This day marks the 1000th post for the Civil War Daily Gazette. Only 600 (or so) to go!
August 1, 1863 (Saturday)
Just like the previous day, Federal Cavalry General, John Buford, attempted to ford the Rappahannock, but found the river “swimming” and could not cross. He had sent a brigade to Beverly Ford, a little upriver from Rappahannock Station, where the Orange & Alexandria Railroad once crossed.
“I can cross in boats and drive away the rebs,” he reported, “after which, if the engineers are instructed to lay a bridge, I can cross and hold the opposite bank.”
He was getting evermore disgruntled at the seemingly lackadaisical attitude toward this operation. “If I am to advance, I would like to see some disposition shown to aid me,” he concluded in a morning message to General George Meade, commanding the army. “Everything seems to be awaiting orders.”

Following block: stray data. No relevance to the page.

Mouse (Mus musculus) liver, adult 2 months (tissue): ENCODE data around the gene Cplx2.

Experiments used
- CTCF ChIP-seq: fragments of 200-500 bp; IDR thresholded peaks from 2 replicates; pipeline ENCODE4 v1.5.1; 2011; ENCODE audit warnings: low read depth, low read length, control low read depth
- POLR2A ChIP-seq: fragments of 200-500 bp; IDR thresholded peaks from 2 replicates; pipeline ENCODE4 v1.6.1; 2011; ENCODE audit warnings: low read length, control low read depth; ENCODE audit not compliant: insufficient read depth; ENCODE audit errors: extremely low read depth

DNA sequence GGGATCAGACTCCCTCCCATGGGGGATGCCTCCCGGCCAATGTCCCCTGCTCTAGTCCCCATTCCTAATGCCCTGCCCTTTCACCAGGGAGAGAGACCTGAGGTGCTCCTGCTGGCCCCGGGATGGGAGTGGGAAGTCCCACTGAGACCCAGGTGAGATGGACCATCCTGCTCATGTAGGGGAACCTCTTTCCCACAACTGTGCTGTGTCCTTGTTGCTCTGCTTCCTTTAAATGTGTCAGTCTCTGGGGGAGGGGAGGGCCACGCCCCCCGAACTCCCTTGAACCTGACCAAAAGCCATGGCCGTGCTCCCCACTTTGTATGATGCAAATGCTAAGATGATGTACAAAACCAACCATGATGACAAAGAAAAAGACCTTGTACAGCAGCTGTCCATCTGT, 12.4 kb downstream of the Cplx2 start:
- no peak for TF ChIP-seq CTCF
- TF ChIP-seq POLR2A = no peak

A half-hour later, around 6:30am, General Gouverneur K. Warren, Meade’s Chief Engineer, received a message from Captain G.H. Mendell, the engineer at Rappahannock Station. Mendell informed Warren that Buford had procured some boats and crossed some dismounted cavalry. “Shall I build the bridge?” he inquired.
Warren’s reply showed that the general orders had been wildly misunderstood by Buford. “It is the design to put the bridge across the Rappahannock Bridge [Station] as soon as the enemy leave the opposite side,” Warren immediately replied, “which it is supposed they will do as soon as the cavalry are across at Kelly’s Ford.”
According to the original plan, which was apparently misunderstood by Buford, his cavalry was to cross at the newly-installed pontoon bridge at Kelly’s Ford the previous night, ride upstream and clear the Rebels away from the ford at Rappahannock Station. Instead, Buford left Kelly’s Ford before the bridge was built, and a brigade from the XII Corps crossed the bridge in his stead. Buford traveled upstream on the Federal side of the river and arrived at Rappahannock Station, where he tried to cross this morning.